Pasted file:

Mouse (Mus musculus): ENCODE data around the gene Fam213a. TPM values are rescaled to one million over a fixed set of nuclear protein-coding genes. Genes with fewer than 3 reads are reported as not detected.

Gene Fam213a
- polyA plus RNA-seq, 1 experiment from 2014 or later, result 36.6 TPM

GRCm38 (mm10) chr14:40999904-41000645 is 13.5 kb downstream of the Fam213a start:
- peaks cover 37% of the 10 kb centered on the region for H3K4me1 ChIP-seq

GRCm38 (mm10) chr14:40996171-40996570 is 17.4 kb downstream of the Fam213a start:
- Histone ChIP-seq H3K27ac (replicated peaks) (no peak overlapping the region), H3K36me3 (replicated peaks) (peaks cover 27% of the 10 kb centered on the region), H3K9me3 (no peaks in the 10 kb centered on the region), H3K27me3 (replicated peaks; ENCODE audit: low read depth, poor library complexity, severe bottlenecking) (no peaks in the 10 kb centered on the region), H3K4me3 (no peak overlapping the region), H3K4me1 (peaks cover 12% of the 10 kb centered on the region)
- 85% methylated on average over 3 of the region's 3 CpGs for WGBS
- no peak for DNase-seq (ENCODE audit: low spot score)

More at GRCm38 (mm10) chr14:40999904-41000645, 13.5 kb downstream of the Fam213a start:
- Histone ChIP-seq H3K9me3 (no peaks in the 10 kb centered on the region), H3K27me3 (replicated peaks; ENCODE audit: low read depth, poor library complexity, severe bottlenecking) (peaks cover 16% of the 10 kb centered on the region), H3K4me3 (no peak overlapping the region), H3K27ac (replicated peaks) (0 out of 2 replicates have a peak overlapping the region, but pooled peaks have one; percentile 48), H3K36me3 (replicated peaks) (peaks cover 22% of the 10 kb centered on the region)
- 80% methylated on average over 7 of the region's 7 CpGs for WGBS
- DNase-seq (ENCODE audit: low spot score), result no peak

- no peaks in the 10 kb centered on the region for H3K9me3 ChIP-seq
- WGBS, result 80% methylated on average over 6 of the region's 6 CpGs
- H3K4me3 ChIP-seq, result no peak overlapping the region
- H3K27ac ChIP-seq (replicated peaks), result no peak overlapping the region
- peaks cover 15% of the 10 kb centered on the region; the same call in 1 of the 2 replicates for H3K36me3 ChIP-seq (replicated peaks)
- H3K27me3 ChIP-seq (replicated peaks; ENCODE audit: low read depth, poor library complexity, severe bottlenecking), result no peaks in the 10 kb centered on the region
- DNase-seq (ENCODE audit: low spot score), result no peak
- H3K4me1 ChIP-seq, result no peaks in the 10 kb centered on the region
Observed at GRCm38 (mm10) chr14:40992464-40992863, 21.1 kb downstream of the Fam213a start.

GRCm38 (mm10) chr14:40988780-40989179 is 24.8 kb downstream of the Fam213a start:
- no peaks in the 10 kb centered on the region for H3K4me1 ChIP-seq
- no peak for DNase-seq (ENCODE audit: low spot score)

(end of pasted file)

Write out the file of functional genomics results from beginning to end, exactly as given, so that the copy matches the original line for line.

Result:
Mouse (Mus musculus): ENCODE data around the gene Fam213a. TPM values are rescaled to one million over a fixed set of nuclear protein-coding genes. Genes with fewer than 3 reads are reported as not detected.

Gene Fam213a
- polyA plus RNA-seq, 1 experiment from 2014 or later, result 36.6 TPM

GRCm38 (mm10) chr14:40999904-41000645 is 13.5 kb downstream of the Fam213a start:
- peaks cover 37% of the 10 kb centered on the region for H3K4me1 ChIP-seq

GRCm38 (mm10) chr14:40996171-40996570 is 17.4 kb downstream of the Fam213a start:
- Histone ChIP-seq H3K27ac (replicated peaks) (no peak overlapping the region), H3K36me3 (replicated peaks) (peaks cover 27% of the 10 kb centered on the region), H3K9me3 (no peaks in the 10 kb centered on the region), H3K27me3 (replicated peaks; ENCODE audit: low read depth, poor library complexity, severe bottlenecking) (no peaks in the 10 kb centered on the region), H3K4me3 (no peak overlapping the region), H3K4me1 (peaks cover 12% of the 10 kb centered on the region)
- 85% methylated on average over 3 of the region's 3 CpGs for WGBS
- no peak for DNase-seq (ENCODE audit: low spot score)

More at GRCm38 (mm10) chr14:40999904-41000645, 13.5 kb downstream of the Fam213a start:
- Histone ChIP-seq H3K9me3 (no peaks in the 10 kb centered on the region), H3K27me3 (replicated peaks; ENCODE audit: low read depth, poor library complexity, severe bottlenecking) (peaks cover 16% of the 10 kb centered on the region), H3K4me3 (no peak overlapping the region), H3K27ac (replicated peaks) (0 out of 2 replicates have a peak overlapping the region, but pooled peaks have one; percentile 48), H3K36me3 (replicated peaks) (peaks cover 22% of the 10 kb centered on the region)
- 80% methylated on average over 7 of the region's 7 CpGs for WGBS
- DNase-seq (ENCODE audit: low spot score), result no peak

- no peaks in the 10 kb centered on the region for H3K9me3 ChIP-seq
- WGBS, result 80% methylated on average over 6 of the region's 6 CpGs
- H3K4me3 ChIP-seq, result no peak overlapping the region
- H3K27ac ChIP-seq (replicated peaks), result no peak overlapping the region
- peaks cover 15% of the 10 kb centered on the region; the same call in 1 of the 2 replicates for H3K36me3 ChIP-seq (replicated peaks)
- H3K27me3 ChIP-seq (replicated peaks; ENCODE audit: low read depth, poor library complexity, severe bottlenecking), result no peaks in the 10 kb centered on the region
- DNase-seq (ENCODE audit: low spot score), result no peak
- H3K4me1 ChIP-seq, result no peaks in the 10 kb centered on the region
Observed at GRCm38 (mm10) chr14:40992464-40992863, 21.1 kb downstream of the Fam213a start.

GRCm38 (mm10) chr14:40988780-40989179 is 24.8 kb downstream of the Fam213a start:
- no peaks in the 10 kb centered on the region for H3K4me1 ChIP-seq
- no peak for DNase-seq (ENCODE audit: low spot score)